It's inevitable that the frontman for a legendary band will take a solo turn. However, Pearl Jam's Eddie Vedder (born Edward Louis Severson III in Evanston, Illinois on 12/23/64) took a slightly different course.
As Pearl Jam was forming band members contacted vocalist Vedder, who was in San Diego. Sent a tape containing instrumental tracks, Vedder was told to write lyrics and lay them over the pre-recorded music. Obviously, he passed this unusual long distance audition. The rest is, as they say history. Pearl Jam became one of the premier Grunge bands and outlasted Soundgarden, Nirvana and Smashing Pumpkins (since reformed).
Their '91 debut "Ten," sophomore release "Vs" and "Vitalogy," released in late '94, made Pearl Jam a top-selling band. Subsequent studio albums, live sets "Live On Two Legs" and "Live At The Gorge 05/06" and various compilations including "Lost Dogs," a collection of b-sides and rarities (going back to early in their career) and their seven CD-box set showed Pearl Jam to be a band of extraordinary depth and creativity.
As Pearl Jam's frontman, Vedder was the center of attention. And sometimes that could be controversial. During Pearl Jam's headlining stint on the final night of Lollapalooza '07 in Chicago, Vedder's lyrics criticizing President Bush were censored from a live webcast by AT&T Inc. The lines cut from a rendition of "Daughter" (with a part to the tune of Pink Floyd's "Another Brick In The Wall") included "George Bush, leave this world alone," the second time it was sung, and "George Bush find yourself another home." Days later AT&T admitted they made a mistake (no kidding). Following the incident Pearl Jam posted a notice. "This troubles us . . . as citizens concerned with the issue of censorship and the increasingly consolidated control of the media," wrote the band.
Vedder performed at the '07 Toronto International Film Festival for the world premiere of the movie Body Of War, a documentary about an Iraq war veteran paralyzed by a bullet wound. Vedder composed two songs for the film. He was motivated to contribute his talents partly by the deaths of nine fans during PJ's set at '00's Roskilde Festival in Denmark. "I have a hard time thinking that . . . Dick Cheney or George Bush (have) had this close an experience with tragic death right in front of them," stated Vedder.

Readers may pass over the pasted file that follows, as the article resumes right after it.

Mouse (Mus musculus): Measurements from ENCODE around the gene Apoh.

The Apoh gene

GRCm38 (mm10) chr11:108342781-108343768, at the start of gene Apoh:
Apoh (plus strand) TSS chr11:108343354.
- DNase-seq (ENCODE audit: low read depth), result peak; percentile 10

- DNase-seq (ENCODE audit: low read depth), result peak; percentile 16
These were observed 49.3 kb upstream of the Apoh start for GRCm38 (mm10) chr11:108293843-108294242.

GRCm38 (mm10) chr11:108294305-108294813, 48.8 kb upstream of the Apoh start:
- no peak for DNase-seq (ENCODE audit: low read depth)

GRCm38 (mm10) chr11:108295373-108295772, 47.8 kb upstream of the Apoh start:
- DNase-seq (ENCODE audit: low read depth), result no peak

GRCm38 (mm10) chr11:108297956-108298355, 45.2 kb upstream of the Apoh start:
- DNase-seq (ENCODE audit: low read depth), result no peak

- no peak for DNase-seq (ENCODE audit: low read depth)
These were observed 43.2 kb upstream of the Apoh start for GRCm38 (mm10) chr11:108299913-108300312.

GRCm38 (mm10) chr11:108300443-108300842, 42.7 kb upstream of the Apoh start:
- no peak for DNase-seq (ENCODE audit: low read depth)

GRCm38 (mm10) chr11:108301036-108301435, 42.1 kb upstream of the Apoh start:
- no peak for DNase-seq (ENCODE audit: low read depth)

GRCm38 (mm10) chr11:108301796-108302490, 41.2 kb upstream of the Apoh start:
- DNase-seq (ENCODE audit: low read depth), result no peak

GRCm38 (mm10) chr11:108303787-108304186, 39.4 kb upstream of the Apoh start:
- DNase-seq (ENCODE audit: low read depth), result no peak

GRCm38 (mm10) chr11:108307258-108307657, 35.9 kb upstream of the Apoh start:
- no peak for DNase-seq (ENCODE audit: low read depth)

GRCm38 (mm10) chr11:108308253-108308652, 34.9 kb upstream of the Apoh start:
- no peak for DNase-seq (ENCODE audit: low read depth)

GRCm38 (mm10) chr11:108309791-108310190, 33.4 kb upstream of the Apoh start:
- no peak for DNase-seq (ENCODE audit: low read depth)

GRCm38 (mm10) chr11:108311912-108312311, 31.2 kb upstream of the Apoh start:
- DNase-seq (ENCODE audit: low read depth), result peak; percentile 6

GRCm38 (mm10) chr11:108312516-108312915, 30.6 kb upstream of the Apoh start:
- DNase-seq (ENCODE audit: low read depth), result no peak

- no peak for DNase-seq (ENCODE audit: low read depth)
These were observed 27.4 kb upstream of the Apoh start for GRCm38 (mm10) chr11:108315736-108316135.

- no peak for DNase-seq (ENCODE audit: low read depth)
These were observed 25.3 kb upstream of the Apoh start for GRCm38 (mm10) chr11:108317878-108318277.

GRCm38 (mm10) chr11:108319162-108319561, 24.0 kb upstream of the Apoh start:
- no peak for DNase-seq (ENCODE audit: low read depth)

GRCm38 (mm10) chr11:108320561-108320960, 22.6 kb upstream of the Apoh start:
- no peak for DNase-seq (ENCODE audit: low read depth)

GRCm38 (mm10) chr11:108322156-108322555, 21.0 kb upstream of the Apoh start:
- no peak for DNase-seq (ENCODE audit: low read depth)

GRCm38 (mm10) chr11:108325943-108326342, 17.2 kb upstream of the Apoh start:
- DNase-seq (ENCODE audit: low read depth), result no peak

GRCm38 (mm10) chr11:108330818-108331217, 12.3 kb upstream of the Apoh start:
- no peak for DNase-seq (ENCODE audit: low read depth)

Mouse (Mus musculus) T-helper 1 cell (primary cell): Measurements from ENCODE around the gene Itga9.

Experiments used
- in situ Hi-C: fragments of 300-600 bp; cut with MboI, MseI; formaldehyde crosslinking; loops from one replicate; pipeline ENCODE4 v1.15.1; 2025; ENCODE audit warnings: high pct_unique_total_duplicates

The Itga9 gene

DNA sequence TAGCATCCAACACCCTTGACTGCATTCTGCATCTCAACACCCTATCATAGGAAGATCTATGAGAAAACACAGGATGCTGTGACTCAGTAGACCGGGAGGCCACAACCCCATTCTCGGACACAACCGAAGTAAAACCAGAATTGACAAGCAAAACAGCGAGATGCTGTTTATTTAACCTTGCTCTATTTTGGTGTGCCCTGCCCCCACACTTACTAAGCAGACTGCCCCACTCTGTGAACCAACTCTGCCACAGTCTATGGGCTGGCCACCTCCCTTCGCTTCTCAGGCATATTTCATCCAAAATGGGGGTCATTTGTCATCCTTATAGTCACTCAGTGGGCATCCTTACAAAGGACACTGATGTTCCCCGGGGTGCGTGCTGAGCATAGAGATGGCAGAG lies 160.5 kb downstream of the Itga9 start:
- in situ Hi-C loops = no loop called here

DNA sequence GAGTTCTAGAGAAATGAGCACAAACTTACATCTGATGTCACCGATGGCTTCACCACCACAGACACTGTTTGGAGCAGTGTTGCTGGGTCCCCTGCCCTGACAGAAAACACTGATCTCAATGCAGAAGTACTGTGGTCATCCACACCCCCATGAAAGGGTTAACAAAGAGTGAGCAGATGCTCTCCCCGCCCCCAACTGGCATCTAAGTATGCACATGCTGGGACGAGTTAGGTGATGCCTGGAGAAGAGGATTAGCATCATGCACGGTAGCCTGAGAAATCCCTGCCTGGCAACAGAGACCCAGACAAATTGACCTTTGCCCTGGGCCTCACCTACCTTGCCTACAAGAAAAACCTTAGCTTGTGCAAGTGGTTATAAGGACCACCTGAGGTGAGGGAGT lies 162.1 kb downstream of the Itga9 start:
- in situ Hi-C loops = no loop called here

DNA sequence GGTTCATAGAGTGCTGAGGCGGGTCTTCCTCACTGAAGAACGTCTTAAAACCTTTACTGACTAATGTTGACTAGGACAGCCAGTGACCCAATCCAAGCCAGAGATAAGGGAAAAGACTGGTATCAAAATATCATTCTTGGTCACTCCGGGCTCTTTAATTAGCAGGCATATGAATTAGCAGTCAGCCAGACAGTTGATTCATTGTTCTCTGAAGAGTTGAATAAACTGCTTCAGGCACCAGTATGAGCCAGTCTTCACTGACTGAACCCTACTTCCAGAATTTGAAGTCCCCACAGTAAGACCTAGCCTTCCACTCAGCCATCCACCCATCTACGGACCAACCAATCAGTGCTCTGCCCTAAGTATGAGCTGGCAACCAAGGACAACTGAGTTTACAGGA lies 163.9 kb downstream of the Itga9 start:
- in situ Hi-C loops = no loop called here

Vedder contributed his rendition of "All Along the Watchtower," backed by members of Sonic Youth, Wilco and Television, to the soundtrack for the impressionistic Bob Dylan bio flick I'm Not There.
Another Vedder solo project that year was composing the soundtrack for Into The Wild. The Sean Penn film was about adventurer Chris McCandless (aka Alexander Supertramp) who met a sad end in Alaska. Vedder also played nearly all the instruments. "I thought we'd call in real musicians at some point," offered Vedder. "But there's something about not having to explain . . . the soul of whatever the song was. (I'd) just grab the bass and do it (myself)."
Vedder made his debut solo video appearance when "Guaranteed" premiered on VH1. The Into The Wild track went on to win the Golden Globe award for Best Original Song.
Long after the film was out, Vedder was sued for copyright infringement. He recorded "Hard Sun" for the soundtrack but composer Gordon Peterson, who originally released the song, claimed Vedder's lyric changes had eroded "the integrity of the composition."
Instead of going to court, perhaps Peterson's response should have been, "Thank you, Mr. Vedder for recording my song and making me a few bucks so my mom doesn't think I'm a total loser." Guess not.
After "Into The Wild" fans probably expected Vedder to come roaring out on this sophomore set. But no.
'11 album "Ukulele Songs" is just that. Vedder bought a ukulele while on vacation in Hawaii (where else?) and learned how to play it. He even used the instrument to compose some Pearl Jam songs.
2007 Into The Wild
2011 Ukulele Songs
Anyone expecting the "Into The Wild" soundtrack to be a Pearl Jam variant or even Pearl Jam-lite will be disappointed. Here, acoustic guitars, banjos and mandolins are the instruments of choice. The album's style and overall feeling is close to Bruce Springsteen's "Nebraska."
Vedder's gruff but moving vocals and the sparse arrangements add to the film's emotional depth - in other words, it works perfectly.
On the other hand, "Ukulele Songs" is a bit of an odd duck (Vedder and his instrument of choice). One critic suggested that the album would have made a better EP rather than a sixteen song full-length effort. You have to admit, that's a lot of ukulele.